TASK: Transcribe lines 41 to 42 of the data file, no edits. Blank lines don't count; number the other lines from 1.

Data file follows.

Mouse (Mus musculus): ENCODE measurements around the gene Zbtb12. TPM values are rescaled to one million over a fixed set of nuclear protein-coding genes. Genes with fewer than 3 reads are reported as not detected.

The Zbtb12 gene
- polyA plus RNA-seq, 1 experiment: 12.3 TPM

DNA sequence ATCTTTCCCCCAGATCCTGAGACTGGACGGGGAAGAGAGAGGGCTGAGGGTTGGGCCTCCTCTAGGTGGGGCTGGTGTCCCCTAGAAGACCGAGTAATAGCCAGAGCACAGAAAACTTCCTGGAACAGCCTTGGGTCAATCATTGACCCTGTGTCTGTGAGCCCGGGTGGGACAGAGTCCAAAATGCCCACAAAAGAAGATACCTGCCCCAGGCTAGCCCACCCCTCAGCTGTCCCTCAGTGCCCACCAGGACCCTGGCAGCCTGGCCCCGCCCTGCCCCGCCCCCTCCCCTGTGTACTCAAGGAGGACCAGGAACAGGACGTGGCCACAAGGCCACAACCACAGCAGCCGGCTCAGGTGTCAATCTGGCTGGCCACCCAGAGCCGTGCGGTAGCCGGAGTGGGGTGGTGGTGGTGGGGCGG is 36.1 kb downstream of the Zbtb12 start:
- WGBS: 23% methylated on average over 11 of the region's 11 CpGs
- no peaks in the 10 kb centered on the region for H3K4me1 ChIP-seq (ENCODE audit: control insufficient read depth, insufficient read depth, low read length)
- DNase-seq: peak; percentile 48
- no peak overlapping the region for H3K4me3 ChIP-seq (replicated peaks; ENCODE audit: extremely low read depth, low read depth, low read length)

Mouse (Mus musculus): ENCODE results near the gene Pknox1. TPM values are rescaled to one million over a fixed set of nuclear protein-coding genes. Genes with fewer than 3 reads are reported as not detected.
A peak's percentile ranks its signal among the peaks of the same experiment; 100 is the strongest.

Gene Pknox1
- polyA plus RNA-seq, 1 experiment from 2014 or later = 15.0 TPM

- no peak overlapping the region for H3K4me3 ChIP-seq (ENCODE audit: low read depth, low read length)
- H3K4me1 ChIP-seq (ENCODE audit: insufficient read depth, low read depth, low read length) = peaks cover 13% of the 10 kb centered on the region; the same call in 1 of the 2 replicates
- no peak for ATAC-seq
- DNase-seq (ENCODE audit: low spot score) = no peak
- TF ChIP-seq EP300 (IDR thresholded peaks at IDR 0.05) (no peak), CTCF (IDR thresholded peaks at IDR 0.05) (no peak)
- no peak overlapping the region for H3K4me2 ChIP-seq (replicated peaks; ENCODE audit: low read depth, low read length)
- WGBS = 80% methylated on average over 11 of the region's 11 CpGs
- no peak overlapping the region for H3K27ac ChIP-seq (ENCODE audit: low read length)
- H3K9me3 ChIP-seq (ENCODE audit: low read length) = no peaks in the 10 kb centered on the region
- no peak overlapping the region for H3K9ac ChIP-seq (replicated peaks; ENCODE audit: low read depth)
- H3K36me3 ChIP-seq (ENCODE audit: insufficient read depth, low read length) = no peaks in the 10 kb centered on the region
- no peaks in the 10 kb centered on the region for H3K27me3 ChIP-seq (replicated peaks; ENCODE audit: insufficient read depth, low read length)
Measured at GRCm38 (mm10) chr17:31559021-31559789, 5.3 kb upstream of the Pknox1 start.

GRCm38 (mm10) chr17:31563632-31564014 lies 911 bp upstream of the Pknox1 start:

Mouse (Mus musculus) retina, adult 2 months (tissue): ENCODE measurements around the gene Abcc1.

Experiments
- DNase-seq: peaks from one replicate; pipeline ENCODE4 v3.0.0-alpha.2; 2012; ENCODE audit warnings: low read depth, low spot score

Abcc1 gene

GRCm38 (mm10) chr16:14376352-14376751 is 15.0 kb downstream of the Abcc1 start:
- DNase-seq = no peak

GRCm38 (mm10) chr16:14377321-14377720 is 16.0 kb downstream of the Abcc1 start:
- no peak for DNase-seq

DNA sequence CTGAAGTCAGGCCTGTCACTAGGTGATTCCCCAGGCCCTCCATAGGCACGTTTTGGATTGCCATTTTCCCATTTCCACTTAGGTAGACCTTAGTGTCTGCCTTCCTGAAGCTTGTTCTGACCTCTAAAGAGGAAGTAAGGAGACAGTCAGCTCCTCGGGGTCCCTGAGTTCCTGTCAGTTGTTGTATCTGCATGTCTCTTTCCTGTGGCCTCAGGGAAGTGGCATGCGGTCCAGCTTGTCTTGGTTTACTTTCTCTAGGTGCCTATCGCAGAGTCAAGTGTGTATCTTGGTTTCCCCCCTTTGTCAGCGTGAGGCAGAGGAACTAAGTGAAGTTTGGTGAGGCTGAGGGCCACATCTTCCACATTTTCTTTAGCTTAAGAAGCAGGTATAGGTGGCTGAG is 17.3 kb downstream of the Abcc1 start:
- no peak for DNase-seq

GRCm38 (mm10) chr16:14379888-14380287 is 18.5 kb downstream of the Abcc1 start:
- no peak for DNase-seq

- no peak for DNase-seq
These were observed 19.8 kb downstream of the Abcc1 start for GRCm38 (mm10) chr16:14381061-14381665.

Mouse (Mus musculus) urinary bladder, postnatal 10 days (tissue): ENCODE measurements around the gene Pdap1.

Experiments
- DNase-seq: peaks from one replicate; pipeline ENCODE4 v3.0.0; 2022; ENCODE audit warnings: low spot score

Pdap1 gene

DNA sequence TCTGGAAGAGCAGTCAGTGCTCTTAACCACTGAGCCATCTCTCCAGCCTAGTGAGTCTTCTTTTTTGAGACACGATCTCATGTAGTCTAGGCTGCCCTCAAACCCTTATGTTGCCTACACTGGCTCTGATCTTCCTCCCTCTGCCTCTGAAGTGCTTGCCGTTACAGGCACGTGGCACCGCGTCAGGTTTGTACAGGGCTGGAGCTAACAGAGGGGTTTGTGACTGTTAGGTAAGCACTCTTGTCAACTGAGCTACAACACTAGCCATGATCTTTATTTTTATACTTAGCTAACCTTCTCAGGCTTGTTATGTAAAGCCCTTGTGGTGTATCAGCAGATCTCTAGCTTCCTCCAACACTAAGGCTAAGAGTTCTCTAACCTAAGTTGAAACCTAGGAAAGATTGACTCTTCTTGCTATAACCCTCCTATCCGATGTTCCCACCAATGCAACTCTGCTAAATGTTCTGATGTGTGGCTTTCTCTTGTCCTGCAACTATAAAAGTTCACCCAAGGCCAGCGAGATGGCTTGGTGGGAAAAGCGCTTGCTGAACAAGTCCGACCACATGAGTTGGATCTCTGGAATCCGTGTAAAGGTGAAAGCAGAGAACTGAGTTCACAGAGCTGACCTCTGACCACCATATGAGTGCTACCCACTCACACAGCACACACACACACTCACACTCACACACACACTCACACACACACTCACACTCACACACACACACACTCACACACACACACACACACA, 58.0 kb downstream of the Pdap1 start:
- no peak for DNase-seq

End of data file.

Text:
Mouse (Mus musculus) urinary bladder, postnatal 10 days (tissue): ENCODE measurements around the gene Pdap1.

Experiments